Exploring the 'Golden Dream' of Riverside's Eastside | KCET
Exploring the 'Golden Dream' of Riverside's Eastside
In the 1940s, Dorella Anderson was assigned a family history project at school. She went to the Riverside Public Library and asked to see the Negro history section. A librarian handed her an envelope with a small piece of paper inside that said "No Negroes have been born in the city of Riverside." Anderson was livid. She stole the piece of paper and still has it to this day.
"I was born here," she told Riverside author, Susan Straight. "Others were born here."
Now Straight and photographer Doug McCulloh are telling Anderson's story, and the stories of other residents of Riverside's diverse Eastside in "More Dreamers of the Golden Dream," which opens at the Riverside Art Museum on April 26th. The show features large scale black and white photography by McCulloh and text by Straight, some of which comes from their joint KCET.org project, Notes of a Native Daughter, although most of the work is original to the exhibition.
"It's a big deal to me that Dorella's legacy lives on in this way," says Straight, who fictionalizes the Eastside in her acclaimed novels -- including her latest, Between Heaven and Here -- set in Riverside's doppelganger, Rio Seco. She finds the neighborhood misunderstood by the rest of the city.
"The other day, a student told me 'I drove through the ghetto.' He was all scared," she says, "and I said, 'Did you say hi to my cousin?"
Straight has a long history with the Eastside; her ex-husband, who she started dating as a teenager, grew up there, and his grandmother Daisy Carter's house was the heart of the neighborhood. "Everyone hung out in her driveway," she says. "More Dreamers of the Golden Dream" was inspired after Carter's house burned down in early 2012.
"I called Doug and asked if he could take pictures of the house," she says. "It all spiraled out from there."
Straight drew a map of the Eastside on the cardboard back of one of her notebooks for McCulloh, showing him how a whole world of stories could be found in the rectangle formed by Park and Victoria Avenues between 11th and 14th Streets, which includes landmarks such as Our Lady of Guadalupe Church, built in 1929 so that the 450 Spanish speaking families in the area wouldn't have to walk all the way to St. Francis de Sales downtown, the Park Avenue Baptist Church, where Straight says every Eastside funeral is held, and the Irving School, the first voluntarily integrated public school in the nation.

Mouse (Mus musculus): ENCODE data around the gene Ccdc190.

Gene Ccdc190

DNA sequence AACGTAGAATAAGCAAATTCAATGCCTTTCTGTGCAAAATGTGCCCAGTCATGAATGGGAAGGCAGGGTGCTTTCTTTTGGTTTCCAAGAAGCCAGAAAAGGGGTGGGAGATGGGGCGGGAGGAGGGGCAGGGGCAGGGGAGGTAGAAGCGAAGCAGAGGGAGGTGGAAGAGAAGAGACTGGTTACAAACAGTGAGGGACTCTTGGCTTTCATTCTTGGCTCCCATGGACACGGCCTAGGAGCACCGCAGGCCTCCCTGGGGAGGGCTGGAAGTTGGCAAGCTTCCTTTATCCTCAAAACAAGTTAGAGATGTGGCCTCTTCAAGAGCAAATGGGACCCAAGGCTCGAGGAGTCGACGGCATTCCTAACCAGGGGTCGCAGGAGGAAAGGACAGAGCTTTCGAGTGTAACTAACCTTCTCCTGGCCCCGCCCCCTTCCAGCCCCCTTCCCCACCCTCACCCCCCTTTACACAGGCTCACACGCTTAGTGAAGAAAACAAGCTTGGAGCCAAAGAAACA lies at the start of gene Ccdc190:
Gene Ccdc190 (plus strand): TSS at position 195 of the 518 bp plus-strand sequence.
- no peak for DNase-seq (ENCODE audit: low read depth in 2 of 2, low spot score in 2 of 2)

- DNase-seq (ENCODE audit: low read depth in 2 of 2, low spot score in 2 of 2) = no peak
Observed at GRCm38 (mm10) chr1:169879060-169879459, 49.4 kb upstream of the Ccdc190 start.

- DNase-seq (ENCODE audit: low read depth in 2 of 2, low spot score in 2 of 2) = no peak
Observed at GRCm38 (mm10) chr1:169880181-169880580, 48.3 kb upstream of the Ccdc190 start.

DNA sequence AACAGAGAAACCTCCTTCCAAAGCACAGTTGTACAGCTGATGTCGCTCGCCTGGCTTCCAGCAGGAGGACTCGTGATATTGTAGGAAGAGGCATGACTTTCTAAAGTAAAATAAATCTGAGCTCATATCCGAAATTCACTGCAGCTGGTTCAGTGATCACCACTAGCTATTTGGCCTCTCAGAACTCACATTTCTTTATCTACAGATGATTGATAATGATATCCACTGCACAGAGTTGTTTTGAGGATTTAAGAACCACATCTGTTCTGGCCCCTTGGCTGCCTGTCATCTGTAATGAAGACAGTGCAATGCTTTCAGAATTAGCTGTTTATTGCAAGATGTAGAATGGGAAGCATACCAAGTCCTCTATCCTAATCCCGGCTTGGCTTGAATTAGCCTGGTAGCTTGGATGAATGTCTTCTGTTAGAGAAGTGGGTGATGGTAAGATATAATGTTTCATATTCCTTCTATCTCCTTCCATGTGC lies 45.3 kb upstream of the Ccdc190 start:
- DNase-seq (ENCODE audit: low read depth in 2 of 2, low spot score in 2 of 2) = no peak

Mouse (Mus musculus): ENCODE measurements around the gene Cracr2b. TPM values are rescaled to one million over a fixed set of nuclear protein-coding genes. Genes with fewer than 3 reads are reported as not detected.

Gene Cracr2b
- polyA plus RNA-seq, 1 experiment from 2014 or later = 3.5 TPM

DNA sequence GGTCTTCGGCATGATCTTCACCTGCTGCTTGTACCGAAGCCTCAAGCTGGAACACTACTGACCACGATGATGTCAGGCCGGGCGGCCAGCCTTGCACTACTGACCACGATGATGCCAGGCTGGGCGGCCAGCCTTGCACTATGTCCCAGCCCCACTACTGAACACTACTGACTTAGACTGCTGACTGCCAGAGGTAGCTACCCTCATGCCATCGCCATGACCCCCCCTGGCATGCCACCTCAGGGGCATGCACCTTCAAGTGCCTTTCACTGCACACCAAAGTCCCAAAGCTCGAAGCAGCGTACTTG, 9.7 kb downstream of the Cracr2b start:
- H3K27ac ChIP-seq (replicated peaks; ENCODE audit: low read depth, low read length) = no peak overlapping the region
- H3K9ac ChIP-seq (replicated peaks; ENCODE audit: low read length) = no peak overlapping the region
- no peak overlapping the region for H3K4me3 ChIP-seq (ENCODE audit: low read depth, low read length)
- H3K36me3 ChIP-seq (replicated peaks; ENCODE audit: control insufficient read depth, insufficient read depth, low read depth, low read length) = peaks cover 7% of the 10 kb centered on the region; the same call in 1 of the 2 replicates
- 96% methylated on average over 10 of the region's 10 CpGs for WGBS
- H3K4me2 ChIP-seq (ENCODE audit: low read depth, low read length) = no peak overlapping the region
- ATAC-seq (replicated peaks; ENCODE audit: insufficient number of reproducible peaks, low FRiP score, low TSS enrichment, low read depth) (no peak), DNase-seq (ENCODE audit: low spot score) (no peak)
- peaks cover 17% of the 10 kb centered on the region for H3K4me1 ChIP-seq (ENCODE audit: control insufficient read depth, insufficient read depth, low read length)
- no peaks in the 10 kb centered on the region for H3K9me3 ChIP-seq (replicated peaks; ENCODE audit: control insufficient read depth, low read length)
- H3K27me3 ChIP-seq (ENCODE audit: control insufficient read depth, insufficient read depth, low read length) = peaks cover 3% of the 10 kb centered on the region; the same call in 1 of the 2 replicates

It took a while for Eastside residents to warm up to McCulloh, an eminent photographer who exhibits internationally. He is one of six artists who transformed an old F-18 jet hanger into the world's largest camera to take the world's largest photo. His most recent curation, "Sight Unseen", focuses upon blind photographers, and is currently showing in Seoul, Korea.
"He had to get to know everybody before they'd let him take their picture," says Straight, which was fine with McCulloh, who finds it important for photographers to know their subjects ("It's a personal hobby horse of mine," he says.) Now Eastsiders refer to him as "Susan's tall white friend."
"The people are awesome," says McCulloh. "They're formidable characters." None more so than Donella Anderson; McCulloh says all the guys in the neighborhood, even the big tough guys with criminal records, are scared of Mrs. Anderson. And formidable characters call for formidable photos; the photo of Anderson is five by five feet.
McCulloh is having the photos printed by AA Flag and Banner in Los Angeles. "Artists are glomming onto the fact that places like this have incredible imaging equipment, and you can scale up for an affordable price" says McCulloh. He also loves how the flexible poly fabric is a perfect fit for digital photography. "The weave of the cloth fits the ephemeral nature of digital," he says, "and I like how it gets away from the 'precious object in a frame'."
Finding old photos of the neighborhood to enlarge was more of a challenge. "If you want to do a show on White establishment Riverside, you can find material, no problem," says McCulloh, who said that local museums and libraries were apologetic when he tried to find archival photos of the Eastside. "There's a real gap." They turned to local residents, who went through boxes and albums to find photos that show the Eastside's history. The photos brought Straight and McCulloh full circle -- the final section of the exhibition, titled "Driveway: A Love Letter" includes 30 years of photos taken in Straight's former in-laws' driveway, right around the corner from Daisy Carter's house, the site that launched the whole project.